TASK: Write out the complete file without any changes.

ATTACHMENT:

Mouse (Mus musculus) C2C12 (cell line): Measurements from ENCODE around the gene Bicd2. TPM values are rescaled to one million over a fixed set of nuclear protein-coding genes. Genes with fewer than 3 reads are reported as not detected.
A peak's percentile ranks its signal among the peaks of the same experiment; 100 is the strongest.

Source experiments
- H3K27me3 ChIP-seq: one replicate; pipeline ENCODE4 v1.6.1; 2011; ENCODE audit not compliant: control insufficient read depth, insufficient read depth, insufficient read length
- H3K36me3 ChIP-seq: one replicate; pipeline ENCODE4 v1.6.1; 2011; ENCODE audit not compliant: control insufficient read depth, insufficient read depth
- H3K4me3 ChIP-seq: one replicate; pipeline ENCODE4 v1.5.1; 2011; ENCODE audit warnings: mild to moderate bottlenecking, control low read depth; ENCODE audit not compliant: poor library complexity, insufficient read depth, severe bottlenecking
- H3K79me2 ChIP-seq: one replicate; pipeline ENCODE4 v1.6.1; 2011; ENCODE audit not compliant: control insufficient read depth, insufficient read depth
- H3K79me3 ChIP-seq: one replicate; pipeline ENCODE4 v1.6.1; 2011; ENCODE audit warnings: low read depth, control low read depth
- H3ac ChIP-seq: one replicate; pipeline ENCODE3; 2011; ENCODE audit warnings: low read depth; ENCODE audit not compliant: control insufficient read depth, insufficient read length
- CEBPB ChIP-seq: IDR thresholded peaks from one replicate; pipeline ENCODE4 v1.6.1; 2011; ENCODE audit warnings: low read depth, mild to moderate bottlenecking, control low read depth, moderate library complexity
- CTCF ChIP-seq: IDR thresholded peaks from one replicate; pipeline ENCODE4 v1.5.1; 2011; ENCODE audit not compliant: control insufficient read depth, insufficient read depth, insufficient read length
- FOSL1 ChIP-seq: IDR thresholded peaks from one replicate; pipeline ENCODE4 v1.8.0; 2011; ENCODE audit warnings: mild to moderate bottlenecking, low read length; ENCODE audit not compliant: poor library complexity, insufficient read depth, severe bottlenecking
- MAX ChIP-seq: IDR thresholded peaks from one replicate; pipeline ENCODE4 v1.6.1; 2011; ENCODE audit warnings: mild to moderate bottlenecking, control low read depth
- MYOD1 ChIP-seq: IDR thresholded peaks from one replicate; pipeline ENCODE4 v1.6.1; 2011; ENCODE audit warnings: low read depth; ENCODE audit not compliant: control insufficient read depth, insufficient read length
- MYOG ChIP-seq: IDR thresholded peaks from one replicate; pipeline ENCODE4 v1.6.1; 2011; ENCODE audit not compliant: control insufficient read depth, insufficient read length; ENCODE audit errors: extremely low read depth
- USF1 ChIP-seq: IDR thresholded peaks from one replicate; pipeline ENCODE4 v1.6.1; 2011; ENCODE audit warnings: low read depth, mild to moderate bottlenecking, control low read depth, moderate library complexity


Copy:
Mouse (Mus musculus) C2C12 (cell line): Measurements from ENCODE around the gene Bicd2. TPM values are rescaled to one million over a fixed set of nuclear protein-coding genes. Genes with fewer than 3 reads are reported as not detected.
A peak's percentile ranks its signal among the peaks of the same experiment; 100 is the strongest.

Source experiments
- H3K27me3 ChIP-seq: one replicate; pipeline ENCODE4 v1.6.1; 2011; ENCODE audit not compliant: control insufficient read depth, insufficient read depth, insufficient read length
- H3K36me3 ChIP-seq: one replicate; pipeline ENCODE4 v1.6.1; 2011; ENCODE audit not compliant: control insufficient read depth, insufficient read depth
- H3K4me3 ChIP-seq: one replicate; pipeline ENCODE4 v1.5.1; 2011; ENCODE audit warnings: mild to moderate bottlenecking, control low read depth; ENCODE audit not compliant: poor library complexity, insufficient read depth, severe bottlenecking
- H3K79me2 ChIP-seq: one replicate; pipeline ENCODE4 v1.6.1; 2011; ENCODE audit not compliant: control insufficient read depth, insufficient read depth
- H3K79me3 ChIP-seq: one replicate; pipeline ENCODE4 v1.6.1; 2011; ENCODE audit warnings: low read depth, control low read depth
- H3ac ChIP-seq: one replicate; pipeline ENCODE3; 2011; ENCODE audit warnings: low read depth; ENCODE audit not compliant: control insufficient read depth, insufficient read length
- CEBPB ChIP-seq: IDR thresholded peaks from one replicate; pipeline ENCODE4 v1.6.1; 2011; ENCODE audit warnings: low read depth, mild to moderate bottlenecking, control low read depth, moderate library complexity
- CTCF ChIP-seq: IDR thresholded peaks from one replicate; pipeline ENCODE4 v1.5.1; 2011; ENCODE audit not compliant: control insufficient read depth, insufficient read depth, insufficient read length
- FOSL1 ChIP-seq: IDR thresholded peaks from one replicate; pipeline ENCODE4 v1.8.0; 2011; ENCODE audit warnings: mild to moderate bottlenecking, low read length; ENCODE audit not compliant: poor library complexity, insufficient read depth, severe bottlenecking
- MAX ChIP-seq: IDR thresholded peaks from one replicate; pipeline ENCODE4 v1.6.1; 2011; ENCODE audit warnings: mild to moderate bottlenecking, control low read depth
- MYOD1 ChIP-seq: IDR thresholded peaks from one replicate; pipeline ENCODE4 v1.6.1; 2011; ENCODE audit warnings: low read depth; ENCODE audit not compliant: control insufficient read depth, insufficient read length
- MYOG ChIP-seq: IDR thresholded peaks from one replicate; pipeline ENCODE4 v1.6.1; 2011; ENCODE audit not compliant: control insufficient read depth, insufficient read length; ENCODE audit errors: extremely low read depth
- USF1 ChIP-seq: IDR thresholded peaks from one replicate; pipeline ENCODE4 v1.6.1; 2011; ENCODE audit warnings: low read depth, mild to moderate bottlenecking, control low read depth, moderate library complexity